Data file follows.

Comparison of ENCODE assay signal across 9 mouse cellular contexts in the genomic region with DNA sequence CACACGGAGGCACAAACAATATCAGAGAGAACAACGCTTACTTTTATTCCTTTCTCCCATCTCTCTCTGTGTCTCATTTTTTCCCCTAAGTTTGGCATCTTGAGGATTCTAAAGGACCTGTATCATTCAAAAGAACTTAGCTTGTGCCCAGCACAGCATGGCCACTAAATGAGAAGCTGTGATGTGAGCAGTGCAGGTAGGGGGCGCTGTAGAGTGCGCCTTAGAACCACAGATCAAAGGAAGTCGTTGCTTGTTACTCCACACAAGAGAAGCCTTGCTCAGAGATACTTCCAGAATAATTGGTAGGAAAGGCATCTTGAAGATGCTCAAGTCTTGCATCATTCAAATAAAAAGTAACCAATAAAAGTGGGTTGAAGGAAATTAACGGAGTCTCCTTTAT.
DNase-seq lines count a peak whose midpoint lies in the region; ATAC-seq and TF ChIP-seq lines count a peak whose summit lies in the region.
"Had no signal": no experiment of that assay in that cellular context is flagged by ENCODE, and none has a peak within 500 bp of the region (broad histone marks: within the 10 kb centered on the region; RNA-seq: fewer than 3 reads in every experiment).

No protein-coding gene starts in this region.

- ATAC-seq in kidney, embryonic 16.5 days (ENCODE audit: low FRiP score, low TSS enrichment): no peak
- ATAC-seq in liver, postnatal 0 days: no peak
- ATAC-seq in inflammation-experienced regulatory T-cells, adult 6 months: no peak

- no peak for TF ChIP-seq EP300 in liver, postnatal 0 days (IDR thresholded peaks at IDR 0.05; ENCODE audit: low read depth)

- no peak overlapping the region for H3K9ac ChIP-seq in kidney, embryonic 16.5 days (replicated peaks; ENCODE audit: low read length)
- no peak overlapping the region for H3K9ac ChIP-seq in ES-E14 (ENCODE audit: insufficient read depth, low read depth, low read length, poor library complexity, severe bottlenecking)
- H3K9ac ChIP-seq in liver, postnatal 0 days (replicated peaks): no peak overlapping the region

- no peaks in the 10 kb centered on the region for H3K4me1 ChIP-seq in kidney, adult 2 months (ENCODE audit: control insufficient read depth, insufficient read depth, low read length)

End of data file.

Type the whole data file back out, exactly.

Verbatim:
Comparison of ENCODE assay signal across 9 mouse cellular contexts in the genomic region with DNA sequence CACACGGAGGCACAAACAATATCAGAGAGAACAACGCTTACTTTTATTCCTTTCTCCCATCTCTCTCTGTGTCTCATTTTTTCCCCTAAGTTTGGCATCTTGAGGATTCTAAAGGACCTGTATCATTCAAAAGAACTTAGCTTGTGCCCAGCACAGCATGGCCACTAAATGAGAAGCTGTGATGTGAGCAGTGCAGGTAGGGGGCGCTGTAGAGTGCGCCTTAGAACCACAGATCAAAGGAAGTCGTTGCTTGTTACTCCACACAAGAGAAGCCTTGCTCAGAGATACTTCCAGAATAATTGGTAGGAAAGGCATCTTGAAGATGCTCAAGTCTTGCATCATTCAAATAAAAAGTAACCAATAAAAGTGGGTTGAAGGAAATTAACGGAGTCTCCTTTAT.
DNase-seq lines count a peak whose midpoint lies in the region; ATAC-seq and TF ChIP-seq lines count a peak whose summit lies in the region.
"Had no signal": no experiment of that assay in that cellular context is flagged by ENCODE, and none has a peak within 500 bp of the region (broad histone marks: within the 10 kb centered on the region; RNA-seq: fewer than 3 reads in every experiment).

No protein-coding gene starts in this region.

- ATAC-seq in kidney, embryonic 16.5 days (ENCODE audit: low FRiP score, low TSS enrichment): no peak
- ATAC-seq in liver, postnatal 0 days: no peak
- ATAC-seq in inflammation-experienced regulatory T-cells, adult 6 months: no peak

- no peak for TF ChIP-seq EP300 in liver, postnatal 0 days (IDR thresholded peaks at IDR 0.05; ENCODE audit: low read depth)

- no peak overlapping the region for H3K9ac ChIP-seq in kidney, embryonic 16.5 days (replicated peaks; ENCODE audit: low read length)
- no peak overlapping the region for H3K9ac ChIP-seq in ES-E14 (ENCODE audit: insufficient read depth, low read depth, low read length, poor library complexity, severe bottlenecking)
- H3K9ac ChIP-seq in liver, postnatal 0 days (replicated peaks): no peak overlapping the region

- no peaks in the 10 kb centered on the region for H3K4me1 ChIP-seq in kidney, adult 2 months (ENCODE audit: control insufficient read depth, insufficient read depth, low read length)